THE WRITING LIFE ... Usha AKELLA
POETRY FOR THE SOUL
USHA AKELLA talks to G.S.P. RAO about poetry and what it means to her
USHA AKELLA, a multifaceted creative person, lived in various American cities before her husband’s work as a senior IT official brought them back to Hyderabad for a stint. In Greenburgh, a New York suburb, she launched Poetry Caravan to popularise poetry among disadvantaged folks through free poetry readings and writing workshops, which earned her recognition and awards.
She considers Hyderabad as her hometown as this is where she grew up as a child and young woman. Her in-laws and parents still live here—the primary reason for returning to give her child valuable years with her grandparents. Her elegant apartment in Jubilee Hills is still getting the final touches; furniture still needs to fall in place; several paintings—some, her own—lie on the floor awaiting their final place on the wall. I reach her apartment after taking directions a few times to find her busy in discussion with workers and staff. In this busy milieu, we settle down for a conversation. The talk meanders from her experiences in the U.S. and India to her poetry and teaching; to what moves and angers her. She talks intensely and with conviction, amidst diversions from workers.
You have been participating in international poetry festivals. How are they different from writers’ meets in India, content-wise and organisation-wise?
I am afraid my experience of Indian festivals and meetings has been minimal as I’ve been away for the last 14 years. So I am not in a position to comment. I’ve attended a couple, no more, and it seems to me that the meets here tend to be more formal and academic in design, with the customary speeches, presentation of papers and eulogies. We could do better with organisation overall, and focus on poetry and not the poets. However, the blessing through it all is the poets you get to meet and the poetry you get to savour.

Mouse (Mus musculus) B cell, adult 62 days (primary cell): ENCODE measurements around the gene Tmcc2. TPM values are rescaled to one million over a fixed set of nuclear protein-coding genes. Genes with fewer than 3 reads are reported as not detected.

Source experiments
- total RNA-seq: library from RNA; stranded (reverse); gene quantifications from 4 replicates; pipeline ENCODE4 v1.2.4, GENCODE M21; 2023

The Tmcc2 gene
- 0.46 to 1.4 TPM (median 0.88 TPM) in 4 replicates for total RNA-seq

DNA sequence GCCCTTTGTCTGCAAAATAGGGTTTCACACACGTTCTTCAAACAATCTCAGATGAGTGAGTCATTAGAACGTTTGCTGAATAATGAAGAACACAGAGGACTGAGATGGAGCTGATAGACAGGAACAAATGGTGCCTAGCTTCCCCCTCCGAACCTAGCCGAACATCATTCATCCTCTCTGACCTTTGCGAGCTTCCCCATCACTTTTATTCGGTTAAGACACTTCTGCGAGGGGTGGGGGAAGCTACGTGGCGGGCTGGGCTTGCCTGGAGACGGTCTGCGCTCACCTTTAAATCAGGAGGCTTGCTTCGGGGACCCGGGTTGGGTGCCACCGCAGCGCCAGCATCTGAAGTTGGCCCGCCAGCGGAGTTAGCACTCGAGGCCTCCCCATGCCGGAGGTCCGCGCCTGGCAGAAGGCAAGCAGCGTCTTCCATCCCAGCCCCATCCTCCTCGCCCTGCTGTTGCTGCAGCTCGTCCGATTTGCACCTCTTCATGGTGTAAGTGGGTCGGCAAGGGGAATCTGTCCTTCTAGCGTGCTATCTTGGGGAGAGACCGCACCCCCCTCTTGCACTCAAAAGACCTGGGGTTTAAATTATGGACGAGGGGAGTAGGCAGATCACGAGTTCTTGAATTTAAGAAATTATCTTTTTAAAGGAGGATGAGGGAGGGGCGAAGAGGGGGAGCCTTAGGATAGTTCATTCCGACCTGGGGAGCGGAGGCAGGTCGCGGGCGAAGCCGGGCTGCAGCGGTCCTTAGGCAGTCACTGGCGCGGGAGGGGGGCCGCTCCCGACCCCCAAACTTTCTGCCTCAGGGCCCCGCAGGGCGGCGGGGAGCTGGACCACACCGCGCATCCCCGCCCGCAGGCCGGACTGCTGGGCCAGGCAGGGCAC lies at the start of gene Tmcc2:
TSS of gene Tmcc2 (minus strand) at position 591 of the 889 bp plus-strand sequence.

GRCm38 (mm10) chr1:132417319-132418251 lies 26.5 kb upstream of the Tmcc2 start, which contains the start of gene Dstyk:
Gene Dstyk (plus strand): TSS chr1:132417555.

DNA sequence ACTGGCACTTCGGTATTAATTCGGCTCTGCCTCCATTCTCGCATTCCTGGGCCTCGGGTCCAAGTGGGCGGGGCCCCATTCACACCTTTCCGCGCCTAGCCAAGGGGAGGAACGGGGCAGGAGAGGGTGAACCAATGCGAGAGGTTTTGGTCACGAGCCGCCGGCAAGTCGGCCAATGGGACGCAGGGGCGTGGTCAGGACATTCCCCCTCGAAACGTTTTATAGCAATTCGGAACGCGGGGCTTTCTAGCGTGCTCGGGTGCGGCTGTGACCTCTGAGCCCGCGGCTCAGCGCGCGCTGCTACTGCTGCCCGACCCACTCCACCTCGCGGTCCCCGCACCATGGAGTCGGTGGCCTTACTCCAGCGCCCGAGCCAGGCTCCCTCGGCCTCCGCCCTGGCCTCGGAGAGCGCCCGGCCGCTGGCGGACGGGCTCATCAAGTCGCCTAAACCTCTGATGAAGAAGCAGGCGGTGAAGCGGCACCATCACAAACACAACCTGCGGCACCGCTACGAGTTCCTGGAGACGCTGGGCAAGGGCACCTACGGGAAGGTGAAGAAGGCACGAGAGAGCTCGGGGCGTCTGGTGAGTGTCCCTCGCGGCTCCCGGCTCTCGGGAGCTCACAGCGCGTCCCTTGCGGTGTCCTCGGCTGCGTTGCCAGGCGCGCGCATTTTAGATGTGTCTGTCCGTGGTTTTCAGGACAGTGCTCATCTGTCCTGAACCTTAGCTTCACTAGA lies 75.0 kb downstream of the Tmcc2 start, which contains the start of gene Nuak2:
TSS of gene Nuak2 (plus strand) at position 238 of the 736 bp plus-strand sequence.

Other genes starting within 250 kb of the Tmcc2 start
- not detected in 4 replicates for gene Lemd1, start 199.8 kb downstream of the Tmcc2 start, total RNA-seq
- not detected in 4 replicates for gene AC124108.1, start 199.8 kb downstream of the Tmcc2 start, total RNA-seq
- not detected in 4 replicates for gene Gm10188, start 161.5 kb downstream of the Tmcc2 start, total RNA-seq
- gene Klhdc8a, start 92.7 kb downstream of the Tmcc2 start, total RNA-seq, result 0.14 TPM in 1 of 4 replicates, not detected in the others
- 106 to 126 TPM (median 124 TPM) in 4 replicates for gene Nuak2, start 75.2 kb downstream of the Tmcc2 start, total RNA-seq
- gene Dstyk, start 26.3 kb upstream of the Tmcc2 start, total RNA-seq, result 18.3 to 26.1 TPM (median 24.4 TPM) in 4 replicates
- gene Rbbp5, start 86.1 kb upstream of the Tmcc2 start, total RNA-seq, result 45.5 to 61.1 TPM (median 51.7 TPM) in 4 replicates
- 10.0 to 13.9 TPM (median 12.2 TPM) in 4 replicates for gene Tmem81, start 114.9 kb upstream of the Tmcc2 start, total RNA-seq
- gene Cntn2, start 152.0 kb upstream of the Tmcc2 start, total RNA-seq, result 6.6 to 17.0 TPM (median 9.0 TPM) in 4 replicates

You interact with poets and writers from several nations at these international festivals. How does this influence your ideas on poetry and your work?
Poets work with language primarily as you know, and I am constantly thrilled and inspired how poets process experience completely differently depending on their cultural, geographic, linguistic and social background. I was gifted with a CD of the work of contemporary Japanese masters, by Shuntaro Tanikawa, who is considered to be Japan’s Robert Frost. I was taken by the musing aloud quality of the poetry as if the poet speaks to herself primarily, as if the poetry is a discourse with the self, and the audience is incidental. When I read Nikola Madzirov’s poetry from Macedonia, he alludes to absences through what is present. Austrian poet Helwig Brunner is reconciling opposites. Reading different works opens up the mind to newer possibilities of language and how language can harness subtle realities the poet is always trying to grasp. When I was at the Slovenian festival recently I became aware of how newer technologies were influencing creativity. The Medana festival offered a platform for new forms of linguistic creativity—a contest of SMS poetry of no more than 150 characters.
Is poetry and its influence on people and society perceived the same everywhere? If there are differences, what are these and how do you react to them?
I am going to turn that question on its head a bit and say I think poets perceive themselves the same everywhere—alienated, disregarded, mocked, prophets shunned in their land—all the usual complaints. Also heroic when they make it! Does poetry influence society? Does it stop wars? History seems to reply in the negative. But do the arts and poetry have a rightful place in the scheme of things? Yes! And can they affect individuals one on one? Yes! If I had cared too much about what society thought about poets, I probably would have been a doctor or a software engineer!
How has poetry influenced your life? What would life be without poetry for you?
Life without poetry would be a corpse. And poetry without life would be disembodied. You’re asking me what it would be like to be here without breathing.
What have been the themes of your poetry? What moves you the most?
Themes have ranged from feminism to Sufism. I don’t care too much for these labels. At most they point to a direction, and nothing is exclusive to each other. I see poetry as a reflection of the centring self, and the centring self is going to cartwheel around a lot before it reaches this imagined utopic state. I try to remain sincere to the call from within and write about whatever moves me for the moment.
Overall, I’d say there is an Advaitic enquiry of self-search—a quest poetry—a response from within and out. I think poetry is a direct reflection of a consciousness trying to understand itself. Recently, when I read at Madras University, I was introduced as a poet who couldn’t be pegged down into any bracket. I took that as a compliment. I want my breathing space. And I don’t worry too much about apparent contradictions in my phases of work because we are contradictory entities. The mind is anchored on tensions.